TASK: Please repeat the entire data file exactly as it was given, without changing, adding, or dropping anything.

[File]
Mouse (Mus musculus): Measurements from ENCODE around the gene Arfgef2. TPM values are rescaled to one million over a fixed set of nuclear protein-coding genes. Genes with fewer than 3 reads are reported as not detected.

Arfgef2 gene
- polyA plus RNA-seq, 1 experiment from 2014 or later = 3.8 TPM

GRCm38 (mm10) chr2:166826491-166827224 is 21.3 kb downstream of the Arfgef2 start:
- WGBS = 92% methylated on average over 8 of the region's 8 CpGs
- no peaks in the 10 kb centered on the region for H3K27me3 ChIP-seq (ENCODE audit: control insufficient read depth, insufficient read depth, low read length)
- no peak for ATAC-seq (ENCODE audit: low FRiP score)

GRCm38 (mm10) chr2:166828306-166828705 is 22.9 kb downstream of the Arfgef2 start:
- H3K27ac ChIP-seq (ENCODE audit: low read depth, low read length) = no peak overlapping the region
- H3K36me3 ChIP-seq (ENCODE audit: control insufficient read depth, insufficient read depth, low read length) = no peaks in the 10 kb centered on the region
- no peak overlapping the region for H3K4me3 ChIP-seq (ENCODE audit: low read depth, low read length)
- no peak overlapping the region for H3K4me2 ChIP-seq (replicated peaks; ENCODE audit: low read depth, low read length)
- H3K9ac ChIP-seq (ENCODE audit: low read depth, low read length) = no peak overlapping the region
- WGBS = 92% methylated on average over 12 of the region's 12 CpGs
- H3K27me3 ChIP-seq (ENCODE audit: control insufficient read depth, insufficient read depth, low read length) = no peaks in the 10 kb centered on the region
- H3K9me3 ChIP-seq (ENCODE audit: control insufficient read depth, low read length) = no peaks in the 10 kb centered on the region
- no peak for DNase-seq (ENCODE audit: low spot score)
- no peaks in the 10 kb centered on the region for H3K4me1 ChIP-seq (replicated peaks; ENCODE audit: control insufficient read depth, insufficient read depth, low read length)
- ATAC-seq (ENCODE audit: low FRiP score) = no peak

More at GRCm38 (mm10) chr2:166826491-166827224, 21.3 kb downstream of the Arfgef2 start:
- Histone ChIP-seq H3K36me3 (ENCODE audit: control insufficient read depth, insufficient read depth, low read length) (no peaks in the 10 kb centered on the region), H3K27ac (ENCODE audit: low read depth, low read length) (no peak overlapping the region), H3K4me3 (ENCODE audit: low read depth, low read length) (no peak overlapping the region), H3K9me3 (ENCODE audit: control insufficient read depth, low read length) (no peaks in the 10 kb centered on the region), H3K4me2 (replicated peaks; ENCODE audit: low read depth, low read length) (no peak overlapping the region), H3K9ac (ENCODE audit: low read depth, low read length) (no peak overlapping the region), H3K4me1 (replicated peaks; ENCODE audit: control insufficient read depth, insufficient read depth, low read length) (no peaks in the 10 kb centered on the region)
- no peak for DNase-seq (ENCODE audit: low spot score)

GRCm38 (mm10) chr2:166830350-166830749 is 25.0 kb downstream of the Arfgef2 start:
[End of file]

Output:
Mouse (Mus musculus): Measurements from ENCODE around the gene Arfgef2. TPM values are rescaled to one million over a fixed set of nuclear protein-coding genes. Genes with fewer than 3 reads are reported as not detected.

Arfgef2 gene
- polyA plus RNA-seq, 1 experiment from 2014 or later = 3.8 TPM

GRCm38 (mm10) chr2:166826491-166827224 is 21.3 kb downstream of the Arfgef2 start:
- WGBS = 92% methylated on average over 8 of the region's 8 CpGs
- no peaks in the 10 kb centered on the region for H3K27me3 ChIP-seq (ENCODE audit: control insufficient read depth, insufficient read depth, low read length)
- no peak for ATAC-seq (ENCODE audit: low FRiP score)

GRCm38 (mm10) chr2:166828306-166828705 is 22.9 kb downstream of the Arfgef2 start:
- H3K27ac ChIP-seq (ENCODE audit: low read depth, low read length) = no peak overlapping the region
- H3K36me3 ChIP-seq (ENCODE audit: control insufficient read depth, insufficient read depth, low read length) = no peaks in the 10 kb centered on the region
- no peak overlapping the region for H3K4me3 ChIP-seq (ENCODE audit: low read depth, low read length)
- no peak overlapping the region for H3K4me2 ChIP-seq (replicated peaks; ENCODE audit: low read depth, low read length)
- H3K9ac ChIP-seq (ENCODE audit: low read depth, low read length) = no peak overlapping the region
- WGBS = 92% methylated on average over 12 of the region's 12 CpGs
- H3K27me3 ChIP-seq (ENCODE audit: control insufficient read depth, insufficient read depth, low read length) = no peaks in the 10 kb centered on the region
- H3K9me3 ChIP-seq (ENCODE audit: control insufficient read depth, low read length) = no peaks in the 10 kb centered on the region
- no peak for DNase-seq (ENCODE audit: low spot score)
- no peaks in the 10 kb centered on the region for H3K4me1 ChIP-seq (replicated peaks; ENCODE audit: control insufficient read depth, insufficient read depth, low read length)
- ATAC-seq (ENCODE audit: low FRiP score) = no peak

More at GRCm38 (mm10) chr2:166826491-166827224, 21.3 kb downstream of the Arfgef2 start:
- Histone ChIP-seq H3K36me3 (ENCODE audit: control insufficient read depth, insufficient read depth, low read length) (no peaks in the 10 kb centered on the region), H3K27ac (ENCODE audit: low read depth, low read length) (no peak overlapping the region), H3K4me3 (ENCODE audit: low read depth, low read length) (no peak overlapping the region), H3K9me3 (ENCODE audit: control insufficient read depth, low read length) (no peaks in the 10 kb centered on the region), H3K4me2 (replicated peaks; ENCODE audit: low read depth, low read length) (no peak overlapping the region), H3K9ac (ENCODE audit: low read depth, low read length) (no peak overlapping the region), H3K4me1 (replicated peaks; ENCODE audit: control insufficient read depth, insufficient read depth, low read length) (no peaks in the 10 kb centered on the region)
- no peak for DNase-seq (ENCODE audit: low spot score)

GRCm38 (mm10) chr2:166830350-166830749 is 25.0 kb downstream of the Arfgef2 start: